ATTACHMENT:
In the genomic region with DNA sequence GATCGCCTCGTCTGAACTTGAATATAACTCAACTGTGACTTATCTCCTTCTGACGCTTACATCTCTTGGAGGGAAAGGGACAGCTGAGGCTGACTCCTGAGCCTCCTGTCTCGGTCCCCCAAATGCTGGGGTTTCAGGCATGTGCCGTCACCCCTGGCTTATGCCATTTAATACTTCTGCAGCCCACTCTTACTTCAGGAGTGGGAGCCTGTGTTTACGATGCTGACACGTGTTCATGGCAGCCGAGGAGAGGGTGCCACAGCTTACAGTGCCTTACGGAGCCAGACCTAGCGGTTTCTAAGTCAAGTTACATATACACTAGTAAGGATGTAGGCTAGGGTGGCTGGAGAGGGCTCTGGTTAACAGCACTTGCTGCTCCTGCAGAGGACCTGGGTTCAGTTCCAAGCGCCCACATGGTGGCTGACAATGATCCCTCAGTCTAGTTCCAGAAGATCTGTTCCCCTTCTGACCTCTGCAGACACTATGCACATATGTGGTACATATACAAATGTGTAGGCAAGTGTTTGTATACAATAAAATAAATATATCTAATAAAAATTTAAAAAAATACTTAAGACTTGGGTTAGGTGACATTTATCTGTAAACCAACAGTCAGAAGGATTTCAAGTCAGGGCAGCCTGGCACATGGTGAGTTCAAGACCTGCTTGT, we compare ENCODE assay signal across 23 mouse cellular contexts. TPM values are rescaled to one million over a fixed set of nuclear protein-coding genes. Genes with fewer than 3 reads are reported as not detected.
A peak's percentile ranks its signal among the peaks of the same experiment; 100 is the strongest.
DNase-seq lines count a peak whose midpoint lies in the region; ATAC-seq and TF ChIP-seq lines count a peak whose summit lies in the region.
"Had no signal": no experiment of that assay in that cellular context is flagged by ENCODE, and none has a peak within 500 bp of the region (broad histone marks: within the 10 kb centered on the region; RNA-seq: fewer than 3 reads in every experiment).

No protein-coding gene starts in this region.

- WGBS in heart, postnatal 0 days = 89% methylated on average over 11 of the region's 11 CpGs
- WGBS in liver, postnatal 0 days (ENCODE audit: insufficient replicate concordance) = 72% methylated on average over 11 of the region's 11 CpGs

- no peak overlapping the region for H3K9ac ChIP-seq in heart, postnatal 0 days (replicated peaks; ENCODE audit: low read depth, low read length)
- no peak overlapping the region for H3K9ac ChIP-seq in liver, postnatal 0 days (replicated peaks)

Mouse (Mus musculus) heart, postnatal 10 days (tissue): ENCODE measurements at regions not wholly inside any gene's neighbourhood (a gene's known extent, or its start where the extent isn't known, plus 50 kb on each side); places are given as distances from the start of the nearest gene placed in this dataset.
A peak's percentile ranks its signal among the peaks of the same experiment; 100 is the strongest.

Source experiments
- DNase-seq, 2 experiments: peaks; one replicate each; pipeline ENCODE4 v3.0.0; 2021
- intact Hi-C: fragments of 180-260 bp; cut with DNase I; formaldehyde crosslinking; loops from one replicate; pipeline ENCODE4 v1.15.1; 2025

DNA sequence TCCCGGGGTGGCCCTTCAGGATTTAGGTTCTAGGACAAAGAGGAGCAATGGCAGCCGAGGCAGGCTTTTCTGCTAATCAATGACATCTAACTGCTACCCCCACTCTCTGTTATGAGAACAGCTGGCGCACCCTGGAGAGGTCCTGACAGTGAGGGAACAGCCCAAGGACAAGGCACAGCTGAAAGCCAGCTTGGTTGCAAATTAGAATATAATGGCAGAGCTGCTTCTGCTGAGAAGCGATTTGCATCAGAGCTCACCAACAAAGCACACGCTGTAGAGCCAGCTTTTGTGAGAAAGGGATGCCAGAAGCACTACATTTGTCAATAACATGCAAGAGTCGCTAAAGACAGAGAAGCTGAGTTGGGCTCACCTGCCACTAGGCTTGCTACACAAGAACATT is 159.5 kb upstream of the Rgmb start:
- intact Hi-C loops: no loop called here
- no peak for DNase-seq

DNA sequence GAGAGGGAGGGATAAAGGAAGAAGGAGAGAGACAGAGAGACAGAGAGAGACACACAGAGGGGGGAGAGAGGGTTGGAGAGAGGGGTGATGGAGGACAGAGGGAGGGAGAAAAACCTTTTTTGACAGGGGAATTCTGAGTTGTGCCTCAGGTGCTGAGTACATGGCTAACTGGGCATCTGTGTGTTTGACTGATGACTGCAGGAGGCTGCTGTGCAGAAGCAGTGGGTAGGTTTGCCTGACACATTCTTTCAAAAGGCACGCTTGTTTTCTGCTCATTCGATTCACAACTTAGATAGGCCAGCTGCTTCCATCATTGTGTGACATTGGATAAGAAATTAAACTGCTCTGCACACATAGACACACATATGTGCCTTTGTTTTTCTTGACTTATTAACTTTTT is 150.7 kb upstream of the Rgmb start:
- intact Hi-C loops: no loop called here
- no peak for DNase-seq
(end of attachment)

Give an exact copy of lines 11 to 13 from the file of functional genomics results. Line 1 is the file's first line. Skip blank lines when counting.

A peak's percentile ranks its signal among the peaks of the same experiment; 100 is the strongest.

Source experiments
- DNase-seq, 2 experiments: peaks; one replicate each; pipeline ENCODE4 v3.0.0; 2021